You’re watching the news. Another major breach has just been announced. You’re not too worried because, let’s face it, we’re all suffering from breach overload. But then they flash the company logo up on the screen.
It’s a place you do business with.
A place that has your personal information.
Now you’re scared. And you should be, a little. But don’t go into a full-blown panic just yet. Just because there’s a data breach, doesn’t mean you’re a victim of identity theft. It simply means someone may have obtained your personal or financial information. Now’s the time the keep your head on straight and take a few important steps to avoid becoming a victim.
The first thing you want to do is find out what type of information has been breached. This will make a big difference in how you proceed.
If credit card information has been compromised:
Figure out which of your cards were on file with that company. You can usually find this out by logging into their online site. Or you may need to call the company. Don’t be surprised if there are very long hold times!
At this point, you need to decide whether to cancel that card outright, or to monitor that account very closely. If you decide to cancel the account, there may be a fee associated with getting a new card issued, since there haven’t been any fraudulent transactions. If you opt for monitoring, I provided some useful tips in my Monitoring Credit and Debit Card Transactions post. If you see anything out of the ordinary, call your bank right away!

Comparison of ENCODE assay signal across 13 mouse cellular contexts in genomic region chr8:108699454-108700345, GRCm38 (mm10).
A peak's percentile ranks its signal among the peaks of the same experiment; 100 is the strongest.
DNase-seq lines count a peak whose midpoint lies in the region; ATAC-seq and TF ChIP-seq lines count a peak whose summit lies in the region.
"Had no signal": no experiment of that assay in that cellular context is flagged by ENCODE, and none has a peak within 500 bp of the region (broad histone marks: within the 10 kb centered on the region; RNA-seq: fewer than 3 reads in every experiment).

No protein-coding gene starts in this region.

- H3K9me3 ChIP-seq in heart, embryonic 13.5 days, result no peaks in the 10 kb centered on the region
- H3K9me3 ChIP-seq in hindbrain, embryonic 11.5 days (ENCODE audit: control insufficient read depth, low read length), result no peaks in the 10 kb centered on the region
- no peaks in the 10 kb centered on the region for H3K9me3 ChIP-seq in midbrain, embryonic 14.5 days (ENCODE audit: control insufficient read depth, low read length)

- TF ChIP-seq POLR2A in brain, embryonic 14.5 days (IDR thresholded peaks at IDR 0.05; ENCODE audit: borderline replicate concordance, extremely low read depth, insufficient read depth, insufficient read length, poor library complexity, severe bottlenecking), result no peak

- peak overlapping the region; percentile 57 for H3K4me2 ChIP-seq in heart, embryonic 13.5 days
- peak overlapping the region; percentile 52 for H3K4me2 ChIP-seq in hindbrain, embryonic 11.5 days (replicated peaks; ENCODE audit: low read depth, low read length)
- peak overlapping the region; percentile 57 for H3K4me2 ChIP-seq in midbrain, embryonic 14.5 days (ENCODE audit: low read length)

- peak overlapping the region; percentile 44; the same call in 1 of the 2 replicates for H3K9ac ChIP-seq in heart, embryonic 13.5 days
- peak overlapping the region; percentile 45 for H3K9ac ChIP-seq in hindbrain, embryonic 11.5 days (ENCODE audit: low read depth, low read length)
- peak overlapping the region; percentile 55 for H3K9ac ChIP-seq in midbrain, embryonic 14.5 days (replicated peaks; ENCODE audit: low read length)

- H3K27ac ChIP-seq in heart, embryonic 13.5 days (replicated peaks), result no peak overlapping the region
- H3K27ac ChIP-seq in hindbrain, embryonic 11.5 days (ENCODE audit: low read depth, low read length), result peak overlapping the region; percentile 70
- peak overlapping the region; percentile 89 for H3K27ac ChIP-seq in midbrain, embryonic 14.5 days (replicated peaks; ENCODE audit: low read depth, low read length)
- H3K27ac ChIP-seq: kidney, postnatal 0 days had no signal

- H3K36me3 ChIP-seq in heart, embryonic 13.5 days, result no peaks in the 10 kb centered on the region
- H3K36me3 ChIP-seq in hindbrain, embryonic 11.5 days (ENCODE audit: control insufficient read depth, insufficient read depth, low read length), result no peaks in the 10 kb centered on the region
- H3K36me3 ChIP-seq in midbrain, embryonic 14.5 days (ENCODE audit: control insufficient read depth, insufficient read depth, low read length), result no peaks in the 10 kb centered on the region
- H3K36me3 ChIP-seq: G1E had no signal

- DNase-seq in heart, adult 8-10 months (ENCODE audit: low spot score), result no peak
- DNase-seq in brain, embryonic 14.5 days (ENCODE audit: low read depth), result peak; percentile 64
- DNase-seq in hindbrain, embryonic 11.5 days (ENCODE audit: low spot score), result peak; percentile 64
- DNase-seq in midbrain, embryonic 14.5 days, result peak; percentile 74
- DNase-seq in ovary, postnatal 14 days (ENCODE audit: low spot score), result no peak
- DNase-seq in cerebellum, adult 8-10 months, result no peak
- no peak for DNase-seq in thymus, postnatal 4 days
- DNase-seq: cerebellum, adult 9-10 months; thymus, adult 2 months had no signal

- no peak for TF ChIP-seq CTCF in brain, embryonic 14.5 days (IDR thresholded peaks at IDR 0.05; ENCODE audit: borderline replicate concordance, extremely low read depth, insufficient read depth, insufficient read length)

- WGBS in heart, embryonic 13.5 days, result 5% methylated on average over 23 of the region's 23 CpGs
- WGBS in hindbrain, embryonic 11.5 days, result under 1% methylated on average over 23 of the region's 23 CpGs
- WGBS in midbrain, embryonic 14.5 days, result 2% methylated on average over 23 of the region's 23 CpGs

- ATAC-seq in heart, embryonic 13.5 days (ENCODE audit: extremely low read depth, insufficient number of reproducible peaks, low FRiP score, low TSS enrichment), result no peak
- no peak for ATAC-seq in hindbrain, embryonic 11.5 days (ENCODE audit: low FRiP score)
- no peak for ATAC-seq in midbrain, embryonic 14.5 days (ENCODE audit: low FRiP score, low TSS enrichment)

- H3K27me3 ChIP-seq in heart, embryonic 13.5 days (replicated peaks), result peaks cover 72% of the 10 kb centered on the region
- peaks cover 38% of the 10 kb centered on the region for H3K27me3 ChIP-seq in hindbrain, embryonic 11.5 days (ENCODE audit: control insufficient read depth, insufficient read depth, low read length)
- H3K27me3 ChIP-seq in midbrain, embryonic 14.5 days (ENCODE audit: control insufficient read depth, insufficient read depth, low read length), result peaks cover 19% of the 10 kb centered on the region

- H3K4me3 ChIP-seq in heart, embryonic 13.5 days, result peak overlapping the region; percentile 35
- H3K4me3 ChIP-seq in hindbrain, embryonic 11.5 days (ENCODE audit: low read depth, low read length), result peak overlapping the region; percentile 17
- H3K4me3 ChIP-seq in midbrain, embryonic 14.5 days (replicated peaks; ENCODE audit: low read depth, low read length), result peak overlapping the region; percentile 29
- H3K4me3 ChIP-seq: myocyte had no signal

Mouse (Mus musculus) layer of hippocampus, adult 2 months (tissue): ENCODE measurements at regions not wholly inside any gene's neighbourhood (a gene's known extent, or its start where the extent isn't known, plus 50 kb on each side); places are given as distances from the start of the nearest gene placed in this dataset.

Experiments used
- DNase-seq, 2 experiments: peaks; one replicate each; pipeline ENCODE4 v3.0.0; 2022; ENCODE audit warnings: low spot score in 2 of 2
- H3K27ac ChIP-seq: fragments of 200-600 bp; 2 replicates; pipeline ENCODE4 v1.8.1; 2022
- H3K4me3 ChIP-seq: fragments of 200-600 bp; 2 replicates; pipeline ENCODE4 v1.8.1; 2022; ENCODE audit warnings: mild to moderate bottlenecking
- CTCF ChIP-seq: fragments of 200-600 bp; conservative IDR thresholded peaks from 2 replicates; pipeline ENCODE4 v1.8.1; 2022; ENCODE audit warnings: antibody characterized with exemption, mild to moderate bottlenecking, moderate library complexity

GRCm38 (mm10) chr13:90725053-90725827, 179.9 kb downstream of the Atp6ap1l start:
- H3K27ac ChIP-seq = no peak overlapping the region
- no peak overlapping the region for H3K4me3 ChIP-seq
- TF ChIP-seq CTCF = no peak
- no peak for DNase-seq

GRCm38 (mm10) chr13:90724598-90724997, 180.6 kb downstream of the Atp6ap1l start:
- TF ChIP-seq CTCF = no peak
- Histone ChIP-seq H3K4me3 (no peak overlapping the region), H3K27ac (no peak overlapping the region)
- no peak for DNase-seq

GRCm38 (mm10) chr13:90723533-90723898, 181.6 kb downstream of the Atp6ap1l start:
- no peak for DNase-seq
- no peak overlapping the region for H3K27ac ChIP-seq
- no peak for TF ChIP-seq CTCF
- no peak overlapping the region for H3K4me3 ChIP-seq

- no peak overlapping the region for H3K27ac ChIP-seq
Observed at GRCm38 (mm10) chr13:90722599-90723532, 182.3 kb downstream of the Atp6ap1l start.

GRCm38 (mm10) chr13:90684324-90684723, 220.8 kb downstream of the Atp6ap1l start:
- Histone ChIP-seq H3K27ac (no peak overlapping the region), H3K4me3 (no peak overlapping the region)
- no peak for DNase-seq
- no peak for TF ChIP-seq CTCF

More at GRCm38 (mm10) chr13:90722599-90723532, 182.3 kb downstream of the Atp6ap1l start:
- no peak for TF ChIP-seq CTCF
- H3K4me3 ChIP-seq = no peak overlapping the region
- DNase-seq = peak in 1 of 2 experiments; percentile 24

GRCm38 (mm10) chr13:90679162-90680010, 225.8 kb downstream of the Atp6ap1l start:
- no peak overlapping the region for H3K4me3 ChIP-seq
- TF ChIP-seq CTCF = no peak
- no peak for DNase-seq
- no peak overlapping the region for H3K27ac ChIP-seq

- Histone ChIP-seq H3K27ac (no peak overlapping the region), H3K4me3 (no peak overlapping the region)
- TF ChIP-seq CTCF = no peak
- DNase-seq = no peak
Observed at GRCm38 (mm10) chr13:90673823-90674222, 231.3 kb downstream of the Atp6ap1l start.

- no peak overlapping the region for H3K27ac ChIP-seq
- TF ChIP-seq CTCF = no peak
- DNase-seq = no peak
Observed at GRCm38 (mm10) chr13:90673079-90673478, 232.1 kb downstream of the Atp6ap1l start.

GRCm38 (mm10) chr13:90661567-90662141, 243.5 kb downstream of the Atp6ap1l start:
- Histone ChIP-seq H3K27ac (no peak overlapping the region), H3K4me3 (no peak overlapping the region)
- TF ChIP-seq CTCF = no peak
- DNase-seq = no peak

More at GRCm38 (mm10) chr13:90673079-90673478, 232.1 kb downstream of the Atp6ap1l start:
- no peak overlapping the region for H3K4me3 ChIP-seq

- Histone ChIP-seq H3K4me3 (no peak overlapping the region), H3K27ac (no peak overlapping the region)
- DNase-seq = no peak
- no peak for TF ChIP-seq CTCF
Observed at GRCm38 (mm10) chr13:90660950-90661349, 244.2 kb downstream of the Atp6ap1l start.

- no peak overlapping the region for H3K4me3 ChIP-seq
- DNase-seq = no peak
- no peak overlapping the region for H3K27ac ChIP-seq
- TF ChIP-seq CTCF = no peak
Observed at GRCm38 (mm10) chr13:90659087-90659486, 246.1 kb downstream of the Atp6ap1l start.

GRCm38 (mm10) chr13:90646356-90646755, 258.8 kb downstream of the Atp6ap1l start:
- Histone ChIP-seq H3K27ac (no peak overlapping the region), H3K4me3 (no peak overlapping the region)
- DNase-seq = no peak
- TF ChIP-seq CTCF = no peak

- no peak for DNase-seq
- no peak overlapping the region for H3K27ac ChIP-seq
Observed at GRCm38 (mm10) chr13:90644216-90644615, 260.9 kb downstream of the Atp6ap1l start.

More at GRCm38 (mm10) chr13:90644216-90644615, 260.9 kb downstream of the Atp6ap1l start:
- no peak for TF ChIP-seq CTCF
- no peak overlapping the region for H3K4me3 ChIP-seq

If your Social Security number or other personal information has been compromised:
Order a copy of your credit reports and look over every inch of it. If you see anything out of the ordinary, contact the company involved right away.
You’re allowed to order a free copy of your credit reports every year from each of the three credit bureaus, and this is one time when it’s an especially good idea to space those out. Order from one bureau right away, and then order from another one in three to four months. And then the third one in another three to four months. This way you don’t have to wait another year to see if someone is using your information.
If you don’t have fraud alerts set on your credit file, set them now! You can set fraud alerts with one bureau and they will automatically be placed with all three.
This is also a good time to consider identity theft protection or credit monitoring. Someone already has your information, so it’s a good idea to put some extra protection in place.
If username and passwords have been compromised:
Change your password for that company’s website. If you use the same password for any other site (even if the username is different), change that too. This is especially important for any banking or other financial sites!
Once you’ve take these steps, step back and take a breath. From here on out, you’ll just need to keep monitoring (or let someone else monitor for you). Hopefully your information will never be used, but if it is, you’ll be ready.
On a final note, many companies will offer some type of credit monitoring or identity theft protection for free following a breach. If you don’t have a service already in place, take advantage of it. Just don’t rely on it to fully protect you – most of the time, the free services companies offer are very limited in scope.